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C&L's Saturday Night Chiller Theater: Fritz Lang's 'M' (1931)

Now THIS is a classic.

There are a handful of directors who can be said to have invented the visual vocabulary of modern cinema, and near the top of any decent cinephile's list of progenitors you will find Fritz Lang. Lang brought German Expressionism to America (and with it, the seeds of film noir) after Joseph Goebbels offered him the job of as head of the German film studio UFA, and Lang (legend has it) blew town for the Land of the Free that very night.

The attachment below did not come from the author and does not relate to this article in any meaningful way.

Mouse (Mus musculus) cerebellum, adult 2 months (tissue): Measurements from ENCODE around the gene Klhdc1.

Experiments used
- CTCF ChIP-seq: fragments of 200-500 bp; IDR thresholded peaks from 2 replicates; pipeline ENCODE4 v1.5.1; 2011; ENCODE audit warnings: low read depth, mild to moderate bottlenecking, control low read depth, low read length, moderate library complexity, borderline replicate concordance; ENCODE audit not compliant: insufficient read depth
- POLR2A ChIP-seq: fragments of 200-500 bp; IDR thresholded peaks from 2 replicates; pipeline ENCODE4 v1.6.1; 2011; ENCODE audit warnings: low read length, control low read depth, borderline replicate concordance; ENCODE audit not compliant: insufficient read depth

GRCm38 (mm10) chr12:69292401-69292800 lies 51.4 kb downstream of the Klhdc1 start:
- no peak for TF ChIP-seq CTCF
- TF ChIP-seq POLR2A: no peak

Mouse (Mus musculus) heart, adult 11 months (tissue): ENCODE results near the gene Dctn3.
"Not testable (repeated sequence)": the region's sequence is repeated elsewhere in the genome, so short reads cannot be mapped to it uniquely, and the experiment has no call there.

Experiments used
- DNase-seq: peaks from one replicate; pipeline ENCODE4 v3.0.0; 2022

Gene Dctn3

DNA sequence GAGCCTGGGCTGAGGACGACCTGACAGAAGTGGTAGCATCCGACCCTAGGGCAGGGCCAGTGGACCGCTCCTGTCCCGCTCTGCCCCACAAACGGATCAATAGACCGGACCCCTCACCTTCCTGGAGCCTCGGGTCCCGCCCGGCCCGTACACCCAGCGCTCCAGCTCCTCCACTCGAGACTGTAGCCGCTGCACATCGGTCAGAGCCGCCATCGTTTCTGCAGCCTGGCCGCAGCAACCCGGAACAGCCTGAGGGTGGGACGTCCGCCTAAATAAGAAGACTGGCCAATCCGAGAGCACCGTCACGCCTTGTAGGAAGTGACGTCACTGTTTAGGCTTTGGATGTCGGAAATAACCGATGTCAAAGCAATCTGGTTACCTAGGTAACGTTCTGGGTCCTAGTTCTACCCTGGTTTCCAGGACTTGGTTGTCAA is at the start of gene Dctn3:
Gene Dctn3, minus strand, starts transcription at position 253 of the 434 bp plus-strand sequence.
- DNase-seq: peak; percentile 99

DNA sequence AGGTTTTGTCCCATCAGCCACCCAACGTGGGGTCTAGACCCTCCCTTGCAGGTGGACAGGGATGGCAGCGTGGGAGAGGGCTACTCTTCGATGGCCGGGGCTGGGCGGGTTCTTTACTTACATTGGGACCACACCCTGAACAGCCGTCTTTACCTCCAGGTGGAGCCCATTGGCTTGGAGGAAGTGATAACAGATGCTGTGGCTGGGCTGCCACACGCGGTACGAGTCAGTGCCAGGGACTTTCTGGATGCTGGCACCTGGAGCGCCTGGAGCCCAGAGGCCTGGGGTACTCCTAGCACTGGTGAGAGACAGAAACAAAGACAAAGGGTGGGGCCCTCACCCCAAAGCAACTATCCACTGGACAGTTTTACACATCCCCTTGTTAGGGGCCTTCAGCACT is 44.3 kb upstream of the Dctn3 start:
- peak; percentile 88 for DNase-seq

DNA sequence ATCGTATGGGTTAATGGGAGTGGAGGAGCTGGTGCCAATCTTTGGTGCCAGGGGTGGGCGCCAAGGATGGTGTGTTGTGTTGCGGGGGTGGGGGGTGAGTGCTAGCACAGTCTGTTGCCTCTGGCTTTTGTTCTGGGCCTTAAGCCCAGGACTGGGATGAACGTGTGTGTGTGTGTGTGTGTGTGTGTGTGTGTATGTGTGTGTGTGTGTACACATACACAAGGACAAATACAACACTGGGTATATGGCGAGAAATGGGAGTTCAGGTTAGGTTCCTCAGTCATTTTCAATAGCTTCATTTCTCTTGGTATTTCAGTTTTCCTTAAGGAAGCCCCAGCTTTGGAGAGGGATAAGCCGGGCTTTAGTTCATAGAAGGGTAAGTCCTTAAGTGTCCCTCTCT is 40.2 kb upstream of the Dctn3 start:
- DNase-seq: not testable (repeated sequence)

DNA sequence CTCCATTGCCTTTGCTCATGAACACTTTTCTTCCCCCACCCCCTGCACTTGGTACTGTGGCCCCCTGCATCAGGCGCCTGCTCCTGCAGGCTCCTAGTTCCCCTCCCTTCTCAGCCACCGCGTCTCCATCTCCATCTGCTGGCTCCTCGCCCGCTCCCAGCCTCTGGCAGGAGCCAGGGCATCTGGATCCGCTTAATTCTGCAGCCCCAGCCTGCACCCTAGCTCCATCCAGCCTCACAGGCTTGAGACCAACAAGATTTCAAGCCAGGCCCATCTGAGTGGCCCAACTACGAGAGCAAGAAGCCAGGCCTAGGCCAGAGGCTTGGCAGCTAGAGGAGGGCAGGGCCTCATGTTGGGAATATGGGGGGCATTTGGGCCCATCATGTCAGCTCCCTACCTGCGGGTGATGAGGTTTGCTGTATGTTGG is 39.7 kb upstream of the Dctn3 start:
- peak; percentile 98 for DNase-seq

Tonight's feature, "M", is subtitled in so unless you speak German, you'll have to r-e-a-d stuff, but I personally guarantee you it is worth your time and attention. "M" is a genre-defining classic, in the same league as Whale's "Frankenstein", Murnau's "Nosferatu" or Kurosawa's "Rashômon". It's horror story. And a thriller. And a tragedy. And if the only thespianin' you ever saw Peter Lorre do was as a gardenia-scented larcenist in "The Maltese Falcon" or a "cut-rate parasite" in Casablanca -- both of which he acted the hell out of -- then buckle up give the man room to show you how it's done.

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